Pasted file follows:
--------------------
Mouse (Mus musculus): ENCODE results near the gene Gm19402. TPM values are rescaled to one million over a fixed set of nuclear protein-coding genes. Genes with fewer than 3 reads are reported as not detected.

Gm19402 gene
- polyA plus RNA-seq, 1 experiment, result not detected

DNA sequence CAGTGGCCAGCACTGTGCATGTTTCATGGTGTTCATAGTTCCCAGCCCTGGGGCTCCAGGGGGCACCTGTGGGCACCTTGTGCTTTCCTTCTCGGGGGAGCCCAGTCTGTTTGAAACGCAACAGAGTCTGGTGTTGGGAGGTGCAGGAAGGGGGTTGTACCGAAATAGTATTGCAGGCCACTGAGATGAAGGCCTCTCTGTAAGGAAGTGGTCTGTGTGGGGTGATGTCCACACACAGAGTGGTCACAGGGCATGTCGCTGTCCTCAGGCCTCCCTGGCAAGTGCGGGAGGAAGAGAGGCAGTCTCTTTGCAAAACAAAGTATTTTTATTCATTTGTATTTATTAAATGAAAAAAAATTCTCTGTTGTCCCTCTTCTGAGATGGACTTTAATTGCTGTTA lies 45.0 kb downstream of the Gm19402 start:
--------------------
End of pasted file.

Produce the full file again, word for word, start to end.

Mouse (Mus musculus): ENCODE results near the gene Gm19402. TPM values are rescaled to one million over a fixed set of nuclear protein-coding genes. Genes with fewer than 3 reads are reported as not detected.

Gm19402 gene
- polyA plus RNA-seq, 1 experiment, result not detected

DNA sequence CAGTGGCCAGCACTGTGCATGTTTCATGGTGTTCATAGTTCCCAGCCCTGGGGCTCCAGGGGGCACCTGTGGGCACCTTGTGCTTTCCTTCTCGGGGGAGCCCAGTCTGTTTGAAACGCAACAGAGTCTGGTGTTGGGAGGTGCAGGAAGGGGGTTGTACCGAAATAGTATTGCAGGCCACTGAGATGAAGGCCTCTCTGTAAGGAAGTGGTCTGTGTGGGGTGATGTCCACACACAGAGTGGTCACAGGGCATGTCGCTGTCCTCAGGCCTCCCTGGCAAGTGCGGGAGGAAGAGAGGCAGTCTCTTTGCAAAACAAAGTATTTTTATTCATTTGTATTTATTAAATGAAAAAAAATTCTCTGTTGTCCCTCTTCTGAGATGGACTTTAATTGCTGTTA lies 45.0 kb downstream of the Gm19402 start: